With the hacking of the Democratic National Committee and its influence over the United States presidential election, it’s evident now more than ever that the United States needs a technically literate work force.
Slowly the US education system is integrating more computer science into its curriculum, but very few schools are integrating cyber security curriculum despite it being one of the fastest growing and most understaffed fields today.
Unfortunately, it’s understandable why. There are barely enough cyber security professionals to fill the workforce, much less teach students. In addition, there are a myriad of problems with cyber security education that make it difficult to learn critical cyber security techniques.
In the cyber security world autodidacts are generally the most successful. There are mentors and advisors but the incredible complexity behind computers and computation generally mean that it’s up to the student to actually learn and apply the intricacies of cyber security techniques.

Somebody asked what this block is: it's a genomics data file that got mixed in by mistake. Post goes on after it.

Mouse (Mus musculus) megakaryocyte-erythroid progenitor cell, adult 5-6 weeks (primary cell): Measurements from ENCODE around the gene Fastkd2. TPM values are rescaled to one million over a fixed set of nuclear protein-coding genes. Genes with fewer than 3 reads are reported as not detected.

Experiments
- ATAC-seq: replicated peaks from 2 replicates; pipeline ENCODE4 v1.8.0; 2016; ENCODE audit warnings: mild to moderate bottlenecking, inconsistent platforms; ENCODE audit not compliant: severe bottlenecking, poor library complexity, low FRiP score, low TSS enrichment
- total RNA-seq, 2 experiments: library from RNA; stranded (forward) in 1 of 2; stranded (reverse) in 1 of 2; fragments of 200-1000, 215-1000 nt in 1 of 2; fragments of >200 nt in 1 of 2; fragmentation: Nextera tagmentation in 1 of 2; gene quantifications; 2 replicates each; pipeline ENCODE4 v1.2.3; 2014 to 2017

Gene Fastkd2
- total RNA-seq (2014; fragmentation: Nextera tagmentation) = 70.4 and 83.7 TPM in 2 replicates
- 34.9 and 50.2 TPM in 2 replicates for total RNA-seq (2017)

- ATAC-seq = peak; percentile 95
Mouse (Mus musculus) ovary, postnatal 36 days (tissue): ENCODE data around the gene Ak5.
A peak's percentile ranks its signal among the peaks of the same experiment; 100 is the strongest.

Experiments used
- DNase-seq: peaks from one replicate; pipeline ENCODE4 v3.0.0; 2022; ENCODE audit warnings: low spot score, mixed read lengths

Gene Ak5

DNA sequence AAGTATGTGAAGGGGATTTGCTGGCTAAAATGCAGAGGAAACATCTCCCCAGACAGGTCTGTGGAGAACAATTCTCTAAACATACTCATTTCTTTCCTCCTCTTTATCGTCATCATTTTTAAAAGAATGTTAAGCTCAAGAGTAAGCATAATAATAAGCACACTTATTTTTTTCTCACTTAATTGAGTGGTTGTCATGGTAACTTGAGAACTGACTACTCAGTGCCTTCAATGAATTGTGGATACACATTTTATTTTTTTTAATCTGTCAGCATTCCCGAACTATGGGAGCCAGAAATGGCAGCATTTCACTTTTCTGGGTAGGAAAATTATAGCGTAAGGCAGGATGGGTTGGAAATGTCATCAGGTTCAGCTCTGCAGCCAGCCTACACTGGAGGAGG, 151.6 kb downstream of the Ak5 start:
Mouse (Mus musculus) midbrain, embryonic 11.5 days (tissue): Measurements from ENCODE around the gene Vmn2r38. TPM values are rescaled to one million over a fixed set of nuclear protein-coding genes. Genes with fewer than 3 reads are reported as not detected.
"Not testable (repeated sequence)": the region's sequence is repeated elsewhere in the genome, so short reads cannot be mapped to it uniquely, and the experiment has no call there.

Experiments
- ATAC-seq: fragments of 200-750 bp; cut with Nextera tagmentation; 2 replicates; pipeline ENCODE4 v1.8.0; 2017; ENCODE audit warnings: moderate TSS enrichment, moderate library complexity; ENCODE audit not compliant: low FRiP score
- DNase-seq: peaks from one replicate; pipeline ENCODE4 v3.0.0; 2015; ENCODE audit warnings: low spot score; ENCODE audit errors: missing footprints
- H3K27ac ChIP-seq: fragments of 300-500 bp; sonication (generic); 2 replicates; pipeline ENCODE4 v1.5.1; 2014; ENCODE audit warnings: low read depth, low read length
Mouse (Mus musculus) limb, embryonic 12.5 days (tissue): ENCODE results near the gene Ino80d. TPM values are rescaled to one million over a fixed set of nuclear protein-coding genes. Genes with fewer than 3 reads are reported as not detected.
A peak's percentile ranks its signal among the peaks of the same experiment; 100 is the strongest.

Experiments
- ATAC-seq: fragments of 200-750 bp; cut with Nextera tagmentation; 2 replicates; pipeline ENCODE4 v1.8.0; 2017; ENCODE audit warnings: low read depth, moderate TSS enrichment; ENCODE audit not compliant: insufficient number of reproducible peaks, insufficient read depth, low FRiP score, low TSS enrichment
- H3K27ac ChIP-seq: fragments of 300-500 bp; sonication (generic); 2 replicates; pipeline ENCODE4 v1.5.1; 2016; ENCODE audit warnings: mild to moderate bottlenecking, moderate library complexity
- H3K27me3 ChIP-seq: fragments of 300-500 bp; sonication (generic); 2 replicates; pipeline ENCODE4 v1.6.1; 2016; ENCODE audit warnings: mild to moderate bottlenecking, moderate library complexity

Despite difficulties in education, there can be an almost viral effect amongst students learning cyber security. One student solves a problem and by sharing that technique with others, they effectively teach each other. In addition, light competition can promote self reliance, sportsmanship, and teach good research abilities.
Although most cyber security professionals are self-taught, many got into the field after only a little exposure. At many colleges in the nation, cyber security clubs are created with very few founding members and little faculty backing. If the education system isn’t ready to teach cyber security, maybe we can inspire young students to take it up for themselves.
Computer Science for Cyber Security
At NYU Tandon, my alma mater, the Computer Science for Cyber Security (CS4CS) summer program provides a free introduction to cyber security for high school girls. The syllabus covers topics like cryptography, web security, and forensics.